Let’s understand what is Evergrande and what is the crisis they are into and how India can be benefited from the same
So ever grande is a Real estate firm and one of the biggest in China, In September, the size of operations and leverage of Chinese real estate firm Evergrande — 1,300 projects in 280 locations, 200,000 employees, $305 billion in debt, and money due to over 170 banks – stunned financial markets, prompting comparisons to the Lehman Brothers collapse.
What’s more startling is the Chinese government’s tacit approval of the real estate behemoth’s demise. There was considerable turmoil in global financial markets due to fears of contagion risk, although it was only temporary. Evergrande’s offshore bondholders are resigned to having a major portion of the $20 billion due to them has written off, with the company having already missed two interests The Chinese government’s aversion to bailing out the real estate player appears to be part of a bigger strategy.
Not only is Beijing attempting to rein in economic speculation and undue debt, but it also appears to be sending a message to international investors to avoid China.
According to data, China has been one of the largest recipients of FPI flows in the past year, which has pushed up asset prices in the country. Disillusioned by China’s regulatory instability, foreign investors appear to be moving cash to India, another Asian nation with similar possibilities.
The spike in FPI, PE, and VC flows into India in recent months supports this theory.
payments in the last two weeks.
CHINA IS COOLING THEIR STOCK MARKET
In 2021, the Chinese stock market had the lowest performance, owing in significant part to government actions. While the Shanghai Composite Index has been practically flat since the beginning of the year, the Hang Seng, which tracks movement in Chinese stocks traded in Hong Kong, has been down more than 12% since January. This contrasts with the Sensex’s impressive gains of over 25% and other US and European indices’ advances of over 15%.
The Chinese government was not happy because of the oversized gain and wealth, excessive speculation, and measures to cut output in various sectors to rebalance demand and supply kept investors on pins and needles in the early months, the crackdown on the tech sector and the resulting crash in tech stocks caused a severe setback to sentiment towards Chinese stocks in July of this year. The EverGrande problem, and the Chinese government’s decision not to bail out the company, appear to be part of Beijing’s broader goal of lowering stock values.
DISSUADING FPIS FLOW
One technique of calming the overheated markets is to control foreign investment flows into Chinese assets. When central banks pumped large sums of stimulus funds into the global economy following last March, global investment flows skyrocketed, propelling most equity markets higher.
China appears to have been the preferred destination for these flows, with net FPI flows of $238 billion into its shares market in the 12 months to June 30, 2021. Foreign investors flocked to Chinese shares and debt instruments as the Chinese economy recovered from the pandemic faster than other major economies last year. Outflows. In the last year, Indian stocks received $28 billion in foreign direct investment (FDI), whereas other Asian markets saw FPI outflows.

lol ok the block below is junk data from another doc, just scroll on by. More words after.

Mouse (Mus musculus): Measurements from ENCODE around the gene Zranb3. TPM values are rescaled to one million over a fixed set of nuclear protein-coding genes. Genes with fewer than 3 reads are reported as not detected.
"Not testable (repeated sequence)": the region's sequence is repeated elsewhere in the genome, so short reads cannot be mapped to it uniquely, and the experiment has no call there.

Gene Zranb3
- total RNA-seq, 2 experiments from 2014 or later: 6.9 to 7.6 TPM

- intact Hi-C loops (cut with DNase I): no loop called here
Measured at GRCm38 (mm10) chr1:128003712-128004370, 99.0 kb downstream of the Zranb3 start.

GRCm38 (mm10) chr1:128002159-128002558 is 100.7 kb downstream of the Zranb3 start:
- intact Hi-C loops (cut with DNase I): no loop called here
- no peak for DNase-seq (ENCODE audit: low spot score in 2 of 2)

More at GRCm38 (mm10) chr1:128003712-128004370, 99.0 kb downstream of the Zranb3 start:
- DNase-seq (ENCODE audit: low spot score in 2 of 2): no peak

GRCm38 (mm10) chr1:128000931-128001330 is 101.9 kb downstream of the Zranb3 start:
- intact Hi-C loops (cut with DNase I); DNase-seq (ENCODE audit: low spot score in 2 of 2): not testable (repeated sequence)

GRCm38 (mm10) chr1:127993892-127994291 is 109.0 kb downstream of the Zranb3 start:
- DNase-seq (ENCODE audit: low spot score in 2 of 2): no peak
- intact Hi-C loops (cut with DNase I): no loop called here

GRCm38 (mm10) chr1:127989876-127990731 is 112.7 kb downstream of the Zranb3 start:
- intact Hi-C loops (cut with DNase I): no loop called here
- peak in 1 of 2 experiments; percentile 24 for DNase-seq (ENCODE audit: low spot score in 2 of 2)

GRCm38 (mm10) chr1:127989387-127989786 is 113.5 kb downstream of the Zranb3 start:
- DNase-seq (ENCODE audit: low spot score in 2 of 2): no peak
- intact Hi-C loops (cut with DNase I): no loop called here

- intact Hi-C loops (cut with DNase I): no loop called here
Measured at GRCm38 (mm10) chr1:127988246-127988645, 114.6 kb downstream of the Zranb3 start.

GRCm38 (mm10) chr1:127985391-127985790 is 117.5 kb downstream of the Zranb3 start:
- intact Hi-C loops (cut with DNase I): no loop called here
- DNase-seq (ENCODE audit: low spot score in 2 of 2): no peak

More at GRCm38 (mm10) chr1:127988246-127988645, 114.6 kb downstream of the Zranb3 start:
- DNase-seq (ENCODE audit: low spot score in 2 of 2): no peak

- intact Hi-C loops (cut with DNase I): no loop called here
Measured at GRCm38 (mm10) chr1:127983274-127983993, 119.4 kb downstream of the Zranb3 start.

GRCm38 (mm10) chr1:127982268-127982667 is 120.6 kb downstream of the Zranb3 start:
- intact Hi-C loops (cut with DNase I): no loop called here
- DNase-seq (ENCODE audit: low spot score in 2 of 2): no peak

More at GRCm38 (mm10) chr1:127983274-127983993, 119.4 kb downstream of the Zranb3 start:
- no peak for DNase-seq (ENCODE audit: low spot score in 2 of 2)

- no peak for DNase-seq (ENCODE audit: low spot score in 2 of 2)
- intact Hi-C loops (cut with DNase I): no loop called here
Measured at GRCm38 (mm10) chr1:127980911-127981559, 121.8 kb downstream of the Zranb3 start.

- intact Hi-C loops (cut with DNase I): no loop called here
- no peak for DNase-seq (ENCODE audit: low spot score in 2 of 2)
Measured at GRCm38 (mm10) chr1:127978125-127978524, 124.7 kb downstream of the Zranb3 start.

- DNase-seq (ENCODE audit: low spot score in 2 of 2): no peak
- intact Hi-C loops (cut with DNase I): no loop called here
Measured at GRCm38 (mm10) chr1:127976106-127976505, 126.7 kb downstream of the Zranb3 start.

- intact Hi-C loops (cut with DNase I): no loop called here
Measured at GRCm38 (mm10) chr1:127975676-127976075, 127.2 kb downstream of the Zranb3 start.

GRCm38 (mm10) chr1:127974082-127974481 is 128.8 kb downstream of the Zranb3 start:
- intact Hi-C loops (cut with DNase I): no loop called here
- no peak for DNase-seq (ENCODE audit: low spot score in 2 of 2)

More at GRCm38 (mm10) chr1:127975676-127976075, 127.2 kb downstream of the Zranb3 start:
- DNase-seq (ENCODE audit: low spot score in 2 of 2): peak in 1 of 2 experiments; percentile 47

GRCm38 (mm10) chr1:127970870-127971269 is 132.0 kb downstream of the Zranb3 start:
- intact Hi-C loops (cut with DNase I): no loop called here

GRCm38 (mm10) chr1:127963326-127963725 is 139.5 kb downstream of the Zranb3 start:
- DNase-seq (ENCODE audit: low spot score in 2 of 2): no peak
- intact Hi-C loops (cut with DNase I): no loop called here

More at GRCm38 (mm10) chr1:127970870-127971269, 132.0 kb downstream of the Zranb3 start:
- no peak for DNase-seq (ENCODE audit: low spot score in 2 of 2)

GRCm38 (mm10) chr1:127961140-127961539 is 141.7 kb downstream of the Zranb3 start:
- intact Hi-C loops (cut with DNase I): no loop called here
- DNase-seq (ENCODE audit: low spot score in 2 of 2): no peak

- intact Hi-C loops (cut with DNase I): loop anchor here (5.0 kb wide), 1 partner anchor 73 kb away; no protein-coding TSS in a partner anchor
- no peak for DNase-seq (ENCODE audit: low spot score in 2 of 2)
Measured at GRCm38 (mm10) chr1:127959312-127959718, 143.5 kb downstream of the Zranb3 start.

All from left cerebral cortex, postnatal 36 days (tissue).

Inflows into bonds have followed the same pattern, with Chinese bonds receiving $233 billion in inflows over the last 12 months compared to $1.2 billion inflows into Indian bonds during the same period. It was evident that the Chinese authorities were dealing with a large number of issues.
How Evergrande has been repaying its domestic investors’ dues (it has repaid 10% of its dues to its wealth management clients, who are largely domestic) while defaulting on its dues to overseas bondholders demonstrates that it has little regard for future fund flows into the country or the impact of these events on FPI sentiment.
IMPACT ON INDIA
The Evergrande fiasco will have no direct impact on India, but it will influence the Chinese economy, which will affect all countries. China’s real estate sector accounts for more than 25% of GDP, and its debt-fueled expansion has boosted demand for all commodities, including cement, steel, copper, and aluminium. Global prices of all commodities are affected as the sector slows.
Evergrande has yet to deliver over 200,000 homes, securing the funds of tens of thousands of homebuyers. Finally, banks with Evergrande exposure will see their lending capacity dwindle, resulting in a credit crunch.
As a result, it’s not unexpected that many brokerages are discounting China’s growth rate for 2021 by at least 1%. China’s slowdown may make India’s prospects appear better in contrast, resulting in a shift of foreign portfolios, FDI, and venture capital money to India .
Since August of this year, FPI flows into Indian equity and debt have changed direction, showing that the Chinese government’s move is already resulting in greater flows into India. This year has also seen record amounts of start-up funding from global PE and VC investors, which could be attributable to capital being redirected from China.
Whether or not this is desired is a moot point. Natural market corrections are hampered by these inflows. Since August, when other global markets began to fall due to inflation fears, the Indian market has outperformed. Unfortunately, there isn’t much that authorities can do at this point because the country requires FPI flows to maintain its external account stability; a catch-22 position for regulators.